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'It was rapid advances in technology which allowed Britain to turn the tide of the Battle of the Atlantic against Germany by mid-1943'. How far do you agree with this judgment?

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Introduction

'It was rapid advances in technology which allowed Britain to turn the tide of the Battle of the Atlantic against Germany by mid-1943'. How far do you agree with this judgment? The rapid advances in technology certainly played a large part in the turning of the tide against Germany, 4 major advances were made in 1942/1943; the Leigh Light, HF/DF, long range aircraft and hedgehog bombs which all contributed greatly to the effective detection and destruction of U-boats. Of course technology wasn't the only contributing factor to the turning of the tide; the appointment of Max Horton, the involvement of the USA from 1941 and axis complacency all contributed to the success of the allies in the Battle of the Atlantic. The effective advances in technology were made in late 1942; the Leigh Light which was attached to planes meant that the u-boats on the surface at night could be identified and attacked from the air; the u-boats had little warning so they couldn't submerge themselves quick enough to escape any bombs being dropped. ...read more.

Middle

As well as the positive advances in technology, there were also limitations to it. ASDIC in theory should have been highly effective but the allies didn't realize that although the submerged u-boats could be detected, they could still attack, undetected at night on the surface, where ASDIC couldn't spot them. However, the Leigh Light of course put a stop to this in 1942 when surfaced u-boats could be detected. In addition to the technology there were also other contributors to the turning of the tide, arguably without these the turning of the tide may not have happened. The appointment of Max Horton as commander in 1942 was a big help to the campaign in the Atlantic, not only did Horton integrate the Navy and RAF he also introduced more long range aircraft and trained pilots more effectively. He also changed the strategy in the sea, before he was appointed the allies were largely avoiding the u-boats where they could; Horton's strategy was to lure the enemy into action and attacked from there. ...read more.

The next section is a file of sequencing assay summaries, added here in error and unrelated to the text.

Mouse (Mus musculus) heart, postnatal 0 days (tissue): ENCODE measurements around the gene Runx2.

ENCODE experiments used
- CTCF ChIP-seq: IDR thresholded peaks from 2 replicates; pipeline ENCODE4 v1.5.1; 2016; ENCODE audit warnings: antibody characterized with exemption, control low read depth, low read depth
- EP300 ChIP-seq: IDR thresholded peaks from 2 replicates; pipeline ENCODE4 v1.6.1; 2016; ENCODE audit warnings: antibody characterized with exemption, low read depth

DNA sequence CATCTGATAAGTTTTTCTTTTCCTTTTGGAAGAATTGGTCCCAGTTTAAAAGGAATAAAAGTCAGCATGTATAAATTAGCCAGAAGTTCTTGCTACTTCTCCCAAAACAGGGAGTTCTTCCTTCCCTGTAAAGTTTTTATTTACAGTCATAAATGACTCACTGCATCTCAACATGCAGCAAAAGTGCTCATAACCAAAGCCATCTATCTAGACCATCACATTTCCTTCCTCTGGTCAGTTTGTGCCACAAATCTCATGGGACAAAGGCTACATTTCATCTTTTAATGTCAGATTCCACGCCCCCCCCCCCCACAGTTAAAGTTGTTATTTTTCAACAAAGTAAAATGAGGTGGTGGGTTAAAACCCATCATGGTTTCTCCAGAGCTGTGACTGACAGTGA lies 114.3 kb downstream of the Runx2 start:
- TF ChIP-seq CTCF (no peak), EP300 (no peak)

Conclusion

The USA's involvement in the war from 1941 also helped in the Atlantic, they were an economic superpower, capable of producing large numbers of liberty ships in a few days; over 2000 were built in 1945 alone. These liberty ships also aided the convoys of merchant ships which made Germany's objective of stopping all supply to Britain increasingly difficult to complete. Although there are many other contributing factors to the turning of the tide in the Atlantic, it is clear that new technology was the most effective. Without the technology, allied losses would still have been high from night attacks; Horton's strategy would have been futile against such offensives. The new weapons brought a refreshing change to the allied attacks which the enemy wasn't expecting and could do nothing about. The complacency of the axis may have gone undiscovered if HF/DF hadn't been invented as the allies would have probably taken longer to identify the repetitive formation of the u-boats. Without technology, the other contributing factors wouldn't have been as effective, therefore making it a vital catalyst in the turning of the tide against Germany. ...read more.

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